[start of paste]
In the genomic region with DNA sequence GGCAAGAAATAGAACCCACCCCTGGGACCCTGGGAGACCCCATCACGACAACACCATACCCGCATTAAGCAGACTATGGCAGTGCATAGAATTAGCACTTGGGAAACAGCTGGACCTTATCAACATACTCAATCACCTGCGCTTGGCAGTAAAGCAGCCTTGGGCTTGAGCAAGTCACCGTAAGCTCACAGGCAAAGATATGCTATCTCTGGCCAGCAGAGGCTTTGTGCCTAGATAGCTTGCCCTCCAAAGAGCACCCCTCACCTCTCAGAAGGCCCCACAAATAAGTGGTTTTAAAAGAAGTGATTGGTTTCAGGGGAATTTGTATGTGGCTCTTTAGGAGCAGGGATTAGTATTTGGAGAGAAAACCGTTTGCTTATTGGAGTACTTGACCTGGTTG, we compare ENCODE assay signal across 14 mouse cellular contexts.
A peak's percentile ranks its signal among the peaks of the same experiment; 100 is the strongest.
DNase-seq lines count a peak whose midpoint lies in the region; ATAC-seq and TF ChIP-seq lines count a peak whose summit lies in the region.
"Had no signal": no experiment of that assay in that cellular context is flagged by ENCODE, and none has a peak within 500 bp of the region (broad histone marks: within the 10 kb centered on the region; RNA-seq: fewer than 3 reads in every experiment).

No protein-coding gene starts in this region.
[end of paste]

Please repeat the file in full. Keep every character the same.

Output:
In the genomic region with DNA sequence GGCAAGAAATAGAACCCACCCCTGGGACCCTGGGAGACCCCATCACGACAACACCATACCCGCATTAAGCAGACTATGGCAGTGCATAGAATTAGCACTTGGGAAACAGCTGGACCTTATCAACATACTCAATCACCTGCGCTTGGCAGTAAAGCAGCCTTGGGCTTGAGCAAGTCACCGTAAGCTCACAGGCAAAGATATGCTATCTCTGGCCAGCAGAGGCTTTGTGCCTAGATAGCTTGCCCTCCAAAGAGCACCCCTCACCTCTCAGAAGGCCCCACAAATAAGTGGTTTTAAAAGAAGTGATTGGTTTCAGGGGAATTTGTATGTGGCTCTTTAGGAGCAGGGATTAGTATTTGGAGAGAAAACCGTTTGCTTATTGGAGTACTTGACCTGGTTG, we compare ENCODE assay signal across 14 mouse cellular contexts.
A peak's percentile ranks its signal among the peaks of the same experiment; 100 is the strongest.
DNase-seq lines count a peak whose midpoint lies in the region; ATAC-seq and TF ChIP-seq lines count a peak whose summit lies in the region.
"Had no signal": no experiment of that assay in that cellular context is flagged by ENCODE, and none has a peak within 500 bp of the region (broad histone marks: within the 10 kb centered on the region; RNA-seq: fewer than 3 reads in every experiment).

No protein-coding gene starts in this region.